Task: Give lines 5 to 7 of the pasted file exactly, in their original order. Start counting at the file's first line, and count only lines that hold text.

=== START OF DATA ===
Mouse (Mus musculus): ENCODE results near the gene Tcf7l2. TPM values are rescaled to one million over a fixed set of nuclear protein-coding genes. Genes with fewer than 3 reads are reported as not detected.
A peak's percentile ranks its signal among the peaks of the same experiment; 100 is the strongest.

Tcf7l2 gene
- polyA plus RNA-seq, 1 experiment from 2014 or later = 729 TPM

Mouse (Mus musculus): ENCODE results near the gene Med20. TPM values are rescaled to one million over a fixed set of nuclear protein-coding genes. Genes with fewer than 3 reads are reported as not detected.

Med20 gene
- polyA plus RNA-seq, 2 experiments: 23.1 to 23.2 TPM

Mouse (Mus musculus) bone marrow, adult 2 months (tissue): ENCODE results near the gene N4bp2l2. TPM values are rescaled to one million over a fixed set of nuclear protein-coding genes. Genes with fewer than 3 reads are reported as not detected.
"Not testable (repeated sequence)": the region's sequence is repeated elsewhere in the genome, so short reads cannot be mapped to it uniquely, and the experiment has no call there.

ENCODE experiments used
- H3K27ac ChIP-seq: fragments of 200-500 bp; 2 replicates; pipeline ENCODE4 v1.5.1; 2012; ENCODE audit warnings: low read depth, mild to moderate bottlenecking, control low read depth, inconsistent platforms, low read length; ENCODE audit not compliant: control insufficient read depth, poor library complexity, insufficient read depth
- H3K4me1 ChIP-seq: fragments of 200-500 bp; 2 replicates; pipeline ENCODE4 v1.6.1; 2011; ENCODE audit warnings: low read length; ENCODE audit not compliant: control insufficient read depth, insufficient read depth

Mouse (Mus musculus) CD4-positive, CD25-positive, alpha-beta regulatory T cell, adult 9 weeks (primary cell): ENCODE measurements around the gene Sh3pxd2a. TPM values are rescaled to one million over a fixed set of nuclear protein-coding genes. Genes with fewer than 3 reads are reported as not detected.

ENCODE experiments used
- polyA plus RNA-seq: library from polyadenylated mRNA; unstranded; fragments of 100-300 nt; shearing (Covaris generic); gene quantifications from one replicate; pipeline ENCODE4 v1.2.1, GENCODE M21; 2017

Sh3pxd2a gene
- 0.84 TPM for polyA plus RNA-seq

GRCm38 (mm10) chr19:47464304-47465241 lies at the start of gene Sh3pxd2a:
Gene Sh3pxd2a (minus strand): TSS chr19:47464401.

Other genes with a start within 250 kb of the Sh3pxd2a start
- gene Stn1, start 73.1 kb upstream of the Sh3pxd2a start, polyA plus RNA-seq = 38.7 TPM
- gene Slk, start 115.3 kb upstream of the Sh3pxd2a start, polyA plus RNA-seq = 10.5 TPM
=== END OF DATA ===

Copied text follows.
Mouse (Mus musculus): ENCODE results near the gene Med20. TPM values are rescaled to one million over a fixed set of nuclear protein-coding genes. Genes with fewer than 3 reads are reported as not detected.

Med20 gene
- polyA plus RNA-seq, 2 experiments: 23.1 to 23.2 TPM